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The dog who's registered to vote as a Democrat
Buddy the Labrador can now legally vote in New Mexico. OK, maybe not legally
 
Buddy, a 3-year-old black Labrador, is a registered Democrat, thanks to his owner who successfully demonstrated how easy it is to commit voter fraud.
Buddy, a 3-year-old black Labrador, is a registered Democrat, thanks to his owner who successfully demonstrated how easy it is to commit voter fraud.
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It's official: the 2012 election has gone to the dogs. A New Mexico man has registered his 3-year-old black Labrador, Buddy, to vote. Here, five burning questions:

How, exactly, did Buddy register to vote?
It was easy. Buddy's owner told KOB Eyewitness News 4 in Albuquerque that he was walking past a booth registering voters at the University of New Mexico, and decided to see how hard it would be to use phony information to register. "I made up a birth date [for Buddy], and I made up a social security number," the man, who requested anonymity, told the TV station, "and I had a voter registration card in my hand for Buddy two weeks later."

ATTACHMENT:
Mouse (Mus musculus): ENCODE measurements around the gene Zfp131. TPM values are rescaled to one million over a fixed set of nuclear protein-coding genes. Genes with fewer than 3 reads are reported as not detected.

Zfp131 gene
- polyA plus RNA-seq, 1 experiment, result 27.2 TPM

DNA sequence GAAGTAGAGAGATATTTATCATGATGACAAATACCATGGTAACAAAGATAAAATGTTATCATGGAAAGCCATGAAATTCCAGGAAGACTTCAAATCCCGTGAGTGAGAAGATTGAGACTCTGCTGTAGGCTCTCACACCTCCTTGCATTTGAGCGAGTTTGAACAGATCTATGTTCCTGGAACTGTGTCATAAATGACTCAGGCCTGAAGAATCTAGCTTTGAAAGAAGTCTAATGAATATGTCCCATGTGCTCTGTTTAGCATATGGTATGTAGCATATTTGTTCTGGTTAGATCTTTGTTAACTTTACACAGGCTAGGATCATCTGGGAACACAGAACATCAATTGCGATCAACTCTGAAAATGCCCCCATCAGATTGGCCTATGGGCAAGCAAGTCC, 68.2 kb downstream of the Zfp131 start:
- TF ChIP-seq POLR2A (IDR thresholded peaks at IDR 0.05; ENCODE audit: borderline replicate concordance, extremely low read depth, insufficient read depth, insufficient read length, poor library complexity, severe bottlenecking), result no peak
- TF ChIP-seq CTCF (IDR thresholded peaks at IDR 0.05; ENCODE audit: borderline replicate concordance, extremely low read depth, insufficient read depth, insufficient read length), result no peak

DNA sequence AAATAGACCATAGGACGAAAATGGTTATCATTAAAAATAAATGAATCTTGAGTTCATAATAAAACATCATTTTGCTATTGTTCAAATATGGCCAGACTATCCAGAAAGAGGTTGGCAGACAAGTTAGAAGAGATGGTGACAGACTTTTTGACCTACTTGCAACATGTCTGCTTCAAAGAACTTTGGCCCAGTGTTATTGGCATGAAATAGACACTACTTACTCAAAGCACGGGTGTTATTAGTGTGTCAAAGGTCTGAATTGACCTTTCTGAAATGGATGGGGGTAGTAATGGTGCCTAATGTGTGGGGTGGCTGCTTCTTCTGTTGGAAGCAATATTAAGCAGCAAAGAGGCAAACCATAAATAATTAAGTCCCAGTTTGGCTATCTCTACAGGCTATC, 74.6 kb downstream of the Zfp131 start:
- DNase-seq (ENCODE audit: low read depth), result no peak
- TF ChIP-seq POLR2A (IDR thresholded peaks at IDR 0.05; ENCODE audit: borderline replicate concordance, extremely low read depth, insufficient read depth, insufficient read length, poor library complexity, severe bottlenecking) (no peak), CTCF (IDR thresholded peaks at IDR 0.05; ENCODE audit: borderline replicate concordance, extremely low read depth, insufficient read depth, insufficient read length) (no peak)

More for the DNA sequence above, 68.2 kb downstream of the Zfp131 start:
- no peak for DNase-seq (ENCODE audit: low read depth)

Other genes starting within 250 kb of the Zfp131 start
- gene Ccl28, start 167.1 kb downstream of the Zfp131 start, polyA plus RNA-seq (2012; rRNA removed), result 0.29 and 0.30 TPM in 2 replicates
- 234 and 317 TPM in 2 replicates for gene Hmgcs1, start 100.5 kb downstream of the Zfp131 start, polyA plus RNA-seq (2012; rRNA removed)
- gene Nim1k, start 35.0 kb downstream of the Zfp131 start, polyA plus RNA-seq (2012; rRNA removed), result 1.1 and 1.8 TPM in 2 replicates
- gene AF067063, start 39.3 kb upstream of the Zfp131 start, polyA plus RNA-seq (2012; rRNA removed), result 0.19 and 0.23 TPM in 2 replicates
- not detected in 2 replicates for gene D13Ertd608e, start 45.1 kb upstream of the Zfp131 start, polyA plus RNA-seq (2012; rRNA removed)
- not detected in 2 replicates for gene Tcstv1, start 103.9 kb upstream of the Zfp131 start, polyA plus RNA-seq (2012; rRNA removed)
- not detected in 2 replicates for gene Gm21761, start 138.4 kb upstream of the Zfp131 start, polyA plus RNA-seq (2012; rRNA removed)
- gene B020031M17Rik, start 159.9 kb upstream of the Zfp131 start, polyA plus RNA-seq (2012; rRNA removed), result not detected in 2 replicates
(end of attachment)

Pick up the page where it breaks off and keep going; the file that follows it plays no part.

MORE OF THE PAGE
Perhaps a better question is, why?
The man, a registered Republican, said he wanted to demonstrate how easy it is to commit voter fraud: "Somebody should have verified this information" and taken a look at exactly who (or what) was registering.

So who will get Buddy's vote?
Nobody. The man says he has no intention to cast a ballot posing as Buddy (who, unlike his owner, is registered as a Democrat). Good thing: The Bernalillo County Clerk's Office has found Buddy's card, and alerted the local sheriff of the bogus registration.

Has this kind of thing happened before?
Yes. Another New Mexico man, Don Pizzolato, registered his black Lab mix, Tuckup, to vote in 2010, as an independent. Pizzolato was charged with voter fraud, a 4th-degree felony, although the case has since been dropped. The Sheriff's Office has opened another voter fraud case against the man they believe to be Buddy's owner, Thomas Tolbert, a 45-year-old career Army veteran. Buddy was registered as "Buddy W. Tolbert."

How can these cases slip through?
The Clerk's Office said the state doesn't require counties to verify social security numbers, dates of birth, or even names, although they do screen applications submitted by third-party groups before sending out voter registration cards. "With a system like that in place," cracks Howard Portnoy at Hot Air, "what could possibly go wrong?"

Sources: Daily Mail, Hot Air, Talking Points Memo, The Smoking Gun

 

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